Been pretty busy and I haven't done much work on the truck as of late, but I've done a few things.
Thanks to my post at Stovebolt, I found another local Chevy/GMC truck enthusiast named Jake. He stopped by one day while I was working on the truck and helped me fix the headlights. He loved the truck and he said he had some extra parts that were taking up space in his attic. Jake offered them to me for free if I picked them up. So, it was off to the Northshore for an adventure!
Driving the truck for that long gave me a good feel for the truck. It just wants to go! It's fun to drive (although, after a while, it's tiring because of the lack of modern conveniences like A/C, power steering, disk brakes, etc.). The exhaust header's seal was also blown out, so the engine sounded like a infinitely long string of black cat fireworks going off. The cabin was filled with the smell of exhaust, thanks to all the holes in the firewall. Candice's parents also noticed a small oil leak from the truck and I responded, "my truck doesn't leak, it marks it's territory."
Candice followed me to the northshore. I joked she was the Bandit to my Smokey...
We made it to the northshore
My truck's first load...
The suspension is very stiff, which makes it handle great, but wears you down. The springs in the bed are oversized because any trucks built in '62 were going to be WORK trucks... This truck was built before people drove trucks to make a statement about themselves (and the size of their genitals). My truck was built when men were men, Democrats had balls, and computers took up rooms! Anyway, this truck isn't going to become a preening show truck. It's going to stay true to it's roots as a work truck. That's what it told me it wanted to be.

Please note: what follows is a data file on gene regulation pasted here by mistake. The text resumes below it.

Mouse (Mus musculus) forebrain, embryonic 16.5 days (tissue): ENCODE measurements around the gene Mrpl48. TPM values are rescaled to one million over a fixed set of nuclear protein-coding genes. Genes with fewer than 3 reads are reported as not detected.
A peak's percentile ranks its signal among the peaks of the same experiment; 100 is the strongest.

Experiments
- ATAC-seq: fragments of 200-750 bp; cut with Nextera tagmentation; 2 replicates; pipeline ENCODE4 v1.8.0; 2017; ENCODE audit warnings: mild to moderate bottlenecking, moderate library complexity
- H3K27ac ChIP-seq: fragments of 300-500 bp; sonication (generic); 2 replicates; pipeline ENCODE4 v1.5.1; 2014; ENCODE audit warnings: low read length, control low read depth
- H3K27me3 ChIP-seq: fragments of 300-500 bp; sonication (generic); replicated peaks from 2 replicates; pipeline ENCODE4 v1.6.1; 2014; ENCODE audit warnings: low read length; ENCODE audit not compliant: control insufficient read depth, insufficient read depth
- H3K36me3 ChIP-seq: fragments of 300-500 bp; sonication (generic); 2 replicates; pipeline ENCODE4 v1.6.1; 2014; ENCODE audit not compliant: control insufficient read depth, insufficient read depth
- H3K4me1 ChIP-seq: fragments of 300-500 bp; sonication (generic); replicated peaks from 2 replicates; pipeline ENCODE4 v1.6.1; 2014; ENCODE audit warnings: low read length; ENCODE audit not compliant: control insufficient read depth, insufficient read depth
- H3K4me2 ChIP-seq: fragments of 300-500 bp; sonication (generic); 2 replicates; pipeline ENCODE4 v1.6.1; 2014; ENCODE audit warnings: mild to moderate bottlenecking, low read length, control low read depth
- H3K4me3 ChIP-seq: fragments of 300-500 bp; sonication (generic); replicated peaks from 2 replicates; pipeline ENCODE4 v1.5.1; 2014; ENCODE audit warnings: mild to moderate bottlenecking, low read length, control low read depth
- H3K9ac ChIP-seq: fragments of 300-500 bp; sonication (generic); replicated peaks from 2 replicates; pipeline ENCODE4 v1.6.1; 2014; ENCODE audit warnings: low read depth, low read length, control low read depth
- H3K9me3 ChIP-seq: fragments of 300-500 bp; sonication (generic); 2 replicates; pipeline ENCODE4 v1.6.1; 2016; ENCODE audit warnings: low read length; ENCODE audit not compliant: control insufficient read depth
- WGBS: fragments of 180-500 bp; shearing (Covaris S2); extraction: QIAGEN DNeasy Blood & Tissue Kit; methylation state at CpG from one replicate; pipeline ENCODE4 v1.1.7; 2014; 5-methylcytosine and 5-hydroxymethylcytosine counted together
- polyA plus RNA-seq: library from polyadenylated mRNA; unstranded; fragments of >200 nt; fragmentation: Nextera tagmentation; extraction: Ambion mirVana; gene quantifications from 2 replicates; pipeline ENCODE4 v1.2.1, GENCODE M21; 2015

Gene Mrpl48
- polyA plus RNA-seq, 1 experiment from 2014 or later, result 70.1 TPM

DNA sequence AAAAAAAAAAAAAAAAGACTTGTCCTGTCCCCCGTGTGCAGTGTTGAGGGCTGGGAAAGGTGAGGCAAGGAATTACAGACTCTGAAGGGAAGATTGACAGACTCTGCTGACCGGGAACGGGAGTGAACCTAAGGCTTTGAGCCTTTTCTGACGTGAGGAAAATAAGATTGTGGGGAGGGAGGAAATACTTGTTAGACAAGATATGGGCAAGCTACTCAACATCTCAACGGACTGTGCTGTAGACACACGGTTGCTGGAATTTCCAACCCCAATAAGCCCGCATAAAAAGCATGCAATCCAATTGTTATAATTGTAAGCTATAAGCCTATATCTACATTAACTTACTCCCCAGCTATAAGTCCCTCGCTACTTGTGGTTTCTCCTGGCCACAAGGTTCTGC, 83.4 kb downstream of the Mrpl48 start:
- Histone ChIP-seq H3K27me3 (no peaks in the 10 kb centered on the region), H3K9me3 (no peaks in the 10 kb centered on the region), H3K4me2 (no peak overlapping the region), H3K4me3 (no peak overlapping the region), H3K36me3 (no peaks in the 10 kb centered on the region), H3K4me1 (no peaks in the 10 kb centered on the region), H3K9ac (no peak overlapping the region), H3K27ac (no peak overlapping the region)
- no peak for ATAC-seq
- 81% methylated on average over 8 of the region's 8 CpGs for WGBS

So I put the truck back to work...
...moving me out of the Quarter.
And then somebody broke into the garage I keep my truck in and tried to steal it!
No worries, though. The truck has an anti-theft device: being old and rusty! The carburetor is old and the choke is busted, so starting the engine when it's cold (i.e.- not run in a while) is VERY tricky. You need to smash on the gas pedal to near-flood the engine and crank it a few times, and then it will start. I could leave the keys in the ignition and it would be take someone else 15 minutes to start.
Next project was installing new exhaust headers on the driver's side:
The old exhaust system... No catalytic converter on this truck...
Here's what the engine looks like sans exhaust:
And, after lots of pulling and cursing, here's the new exhaust headers installed on the engine:
All nice and perdy
I unfortunately bent the dipstick tube while installing the header, so that'll need to be fixed/replaced.
I've also been keeping track of my spending and I'm coming in around $2,200 (including the truck, taxes, insurance, parts etc.) thus far.